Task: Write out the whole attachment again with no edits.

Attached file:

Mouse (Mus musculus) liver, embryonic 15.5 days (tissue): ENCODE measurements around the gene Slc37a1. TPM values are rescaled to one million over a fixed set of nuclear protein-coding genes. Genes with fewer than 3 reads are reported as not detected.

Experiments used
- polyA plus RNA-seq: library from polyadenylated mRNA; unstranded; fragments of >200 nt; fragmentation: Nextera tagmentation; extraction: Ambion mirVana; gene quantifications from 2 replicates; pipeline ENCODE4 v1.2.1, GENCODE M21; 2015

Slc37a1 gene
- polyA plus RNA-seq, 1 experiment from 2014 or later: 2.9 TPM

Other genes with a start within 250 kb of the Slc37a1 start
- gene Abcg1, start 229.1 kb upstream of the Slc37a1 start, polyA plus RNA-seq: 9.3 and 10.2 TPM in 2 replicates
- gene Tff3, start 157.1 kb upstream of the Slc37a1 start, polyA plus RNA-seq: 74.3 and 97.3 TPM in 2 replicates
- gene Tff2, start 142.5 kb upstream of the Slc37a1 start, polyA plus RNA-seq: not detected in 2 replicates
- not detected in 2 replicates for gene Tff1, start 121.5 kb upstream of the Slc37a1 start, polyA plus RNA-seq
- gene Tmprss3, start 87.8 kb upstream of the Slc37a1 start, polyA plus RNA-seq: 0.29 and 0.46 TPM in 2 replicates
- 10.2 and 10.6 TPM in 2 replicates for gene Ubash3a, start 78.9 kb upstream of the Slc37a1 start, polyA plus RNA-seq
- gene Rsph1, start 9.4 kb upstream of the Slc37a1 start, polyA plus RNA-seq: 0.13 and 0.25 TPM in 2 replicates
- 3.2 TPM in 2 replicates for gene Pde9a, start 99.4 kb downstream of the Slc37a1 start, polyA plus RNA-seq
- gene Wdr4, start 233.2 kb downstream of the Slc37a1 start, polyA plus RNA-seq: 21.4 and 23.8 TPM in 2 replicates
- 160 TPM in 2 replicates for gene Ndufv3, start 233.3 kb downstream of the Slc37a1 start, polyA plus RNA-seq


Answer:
Mouse (Mus musculus) liver, embryonic 15.5 days (tissue): ENCODE measurements around the gene Slc37a1. TPM values are rescaled to one million over a fixed set of nuclear protein-coding genes. Genes with fewer than 3 reads are reported as not detected.

Experiments used
- polyA plus RNA-seq: library from polyadenylated mRNA; unstranded; fragments of >200 nt; fragmentation: Nextera tagmentation; extraction: Ambion mirVana; gene quantifications from 2 replicates; pipeline ENCODE4 v1.2.1, GENCODE M21; 2015

Slc37a1 gene
- polyA plus RNA-seq, 1 experiment from 2014 or later: 2.9 TPM

Other genes with a start within 250 kb of the Slc37a1 start
- gene Abcg1, start 229.1 kb upstream of the Slc37a1 start, polyA plus RNA-seq: 9.3 and 10.2 TPM in 2 replicates
- gene Tff3, start 157.1 kb upstream of the Slc37a1 start, polyA plus RNA-seq: 74.3 and 97.3 TPM in 2 replicates
- gene Tff2, start 142.5 kb upstream of the Slc37a1 start, polyA plus RNA-seq: not detected in 2 replicates
- not detected in 2 replicates for gene Tff1, start 121.5 kb upstream of the Slc37a1 start, polyA plus RNA-seq
- gene Tmprss3, start 87.8 kb upstream of the Slc37a1 start, polyA plus RNA-seq: 0.29 and 0.46 TPM in 2 replicates
- 10.2 and 10.6 TPM in 2 replicates for gene Ubash3a, start 78.9 kb upstream of the Slc37a1 start, polyA plus RNA-seq
- gene Rsph1, start 9.4 kb upstream of the Slc37a1 start, polyA plus RNA-seq: 0.13 and 0.25 TPM in 2 replicates
- 3.2 TPM in 2 replicates for gene Pde9a, start 99.4 kb downstream of the Slc37a1 start, polyA plus RNA-seq
- gene Wdr4, start 233.2 kb downstream of the Slc37a1 start, polyA plus RNA-seq: 21.4 and 23.8 TPM in 2 replicates
- 160 TPM in 2 replicates for gene Ndufv3, start 233.3 kb downstream of the Slc37a1 start, polyA plus RNA-seq